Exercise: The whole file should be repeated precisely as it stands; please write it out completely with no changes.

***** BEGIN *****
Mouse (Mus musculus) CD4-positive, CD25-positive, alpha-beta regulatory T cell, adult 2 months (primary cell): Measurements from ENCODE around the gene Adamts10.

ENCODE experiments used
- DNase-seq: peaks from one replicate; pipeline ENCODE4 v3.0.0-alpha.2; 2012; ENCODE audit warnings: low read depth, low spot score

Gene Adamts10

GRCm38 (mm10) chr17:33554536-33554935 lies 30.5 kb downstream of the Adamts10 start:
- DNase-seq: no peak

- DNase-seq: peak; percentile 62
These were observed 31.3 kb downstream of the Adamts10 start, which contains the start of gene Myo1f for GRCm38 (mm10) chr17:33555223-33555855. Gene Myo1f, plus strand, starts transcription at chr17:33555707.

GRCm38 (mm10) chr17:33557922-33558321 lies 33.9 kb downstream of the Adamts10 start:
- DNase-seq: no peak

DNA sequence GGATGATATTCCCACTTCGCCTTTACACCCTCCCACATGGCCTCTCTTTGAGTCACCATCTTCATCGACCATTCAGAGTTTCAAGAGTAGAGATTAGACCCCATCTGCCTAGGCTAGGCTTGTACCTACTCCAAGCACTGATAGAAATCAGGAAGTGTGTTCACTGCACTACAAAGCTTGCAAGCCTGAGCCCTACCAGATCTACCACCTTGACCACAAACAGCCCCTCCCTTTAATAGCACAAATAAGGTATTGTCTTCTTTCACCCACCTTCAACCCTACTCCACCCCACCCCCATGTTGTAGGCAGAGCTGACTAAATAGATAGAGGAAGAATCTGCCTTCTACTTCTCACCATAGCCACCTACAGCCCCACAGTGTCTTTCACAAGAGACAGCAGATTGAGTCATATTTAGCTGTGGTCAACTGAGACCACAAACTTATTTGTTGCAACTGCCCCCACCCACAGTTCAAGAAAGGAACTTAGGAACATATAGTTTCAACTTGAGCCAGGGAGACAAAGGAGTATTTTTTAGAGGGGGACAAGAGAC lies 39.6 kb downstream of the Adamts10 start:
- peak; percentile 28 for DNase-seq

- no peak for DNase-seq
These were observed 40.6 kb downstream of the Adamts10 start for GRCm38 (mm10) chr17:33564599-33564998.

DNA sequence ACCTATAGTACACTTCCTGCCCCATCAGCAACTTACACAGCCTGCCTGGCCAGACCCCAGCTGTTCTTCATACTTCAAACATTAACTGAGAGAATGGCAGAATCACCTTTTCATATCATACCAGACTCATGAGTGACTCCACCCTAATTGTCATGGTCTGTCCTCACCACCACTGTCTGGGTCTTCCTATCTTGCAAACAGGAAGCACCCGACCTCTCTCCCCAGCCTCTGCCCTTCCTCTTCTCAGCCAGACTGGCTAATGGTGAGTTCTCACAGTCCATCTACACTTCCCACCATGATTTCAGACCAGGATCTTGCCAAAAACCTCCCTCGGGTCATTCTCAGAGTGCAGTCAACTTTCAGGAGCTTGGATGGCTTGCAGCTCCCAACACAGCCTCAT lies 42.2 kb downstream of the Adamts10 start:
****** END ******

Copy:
Mouse (Mus musculus) CD4-positive, CD25-positive, alpha-beta regulatory T cell, adult 2 months (primary cell): Measurements from ENCODE around the gene Adamts10.

ENCODE experiments used
- DNase-seq: peaks from one replicate; pipeline ENCODE4 v3.0.0-alpha.2; 2012; ENCODE audit warnings: low read depth, low spot score

Gene Adamts10

GRCm38 (mm10) chr17:33554536-33554935 lies 30.5 kb downstream of the Adamts10 start:
- DNase-seq: no peak

- DNase-seq: peak; percentile 62
These were observed 31.3 kb downstream of the Adamts10 start, which contains the start of gene Myo1f for GRCm38 (mm10) chr17:33555223-33555855. Gene Myo1f, plus strand, starts transcription at chr17:33555707.

GRCm38 (mm10) chr17:33557922-33558321 lies 33.9 kb downstream of the Adamts10 start:
- DNase-seq: no peak

DNA sequence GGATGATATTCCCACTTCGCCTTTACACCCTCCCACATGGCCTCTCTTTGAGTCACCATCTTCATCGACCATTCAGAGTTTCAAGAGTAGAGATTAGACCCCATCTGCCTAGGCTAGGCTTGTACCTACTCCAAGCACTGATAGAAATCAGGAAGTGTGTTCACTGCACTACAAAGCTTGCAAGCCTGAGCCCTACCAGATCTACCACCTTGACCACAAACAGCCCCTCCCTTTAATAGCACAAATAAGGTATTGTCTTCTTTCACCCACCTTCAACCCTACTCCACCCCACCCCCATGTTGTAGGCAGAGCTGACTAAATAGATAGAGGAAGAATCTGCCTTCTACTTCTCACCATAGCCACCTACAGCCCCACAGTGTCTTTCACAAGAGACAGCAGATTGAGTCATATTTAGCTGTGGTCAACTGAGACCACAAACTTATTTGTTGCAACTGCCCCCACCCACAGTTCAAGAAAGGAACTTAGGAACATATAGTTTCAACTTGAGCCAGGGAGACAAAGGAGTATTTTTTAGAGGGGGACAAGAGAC lies 39.6 kb downstream of the Adamts10 start:
- peak; percentile 28 for DNase-seq

- no peak for DNase-seq
These were observed 40.6 kb downstream of the Adamts10 start for GRCm38 (mm10) chr17:33564599-33564998.

DNA sequence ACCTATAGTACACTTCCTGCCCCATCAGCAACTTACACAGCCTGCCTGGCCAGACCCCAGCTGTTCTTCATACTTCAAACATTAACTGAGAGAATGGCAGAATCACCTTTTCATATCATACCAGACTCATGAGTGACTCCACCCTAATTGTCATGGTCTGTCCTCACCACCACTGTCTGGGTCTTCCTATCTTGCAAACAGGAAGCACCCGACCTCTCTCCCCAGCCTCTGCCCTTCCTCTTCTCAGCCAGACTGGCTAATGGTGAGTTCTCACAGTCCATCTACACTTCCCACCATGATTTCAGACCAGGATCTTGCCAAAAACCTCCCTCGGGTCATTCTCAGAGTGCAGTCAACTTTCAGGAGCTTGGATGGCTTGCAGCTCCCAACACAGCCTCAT lies 42.2 kb downstream of the Adamts10 start: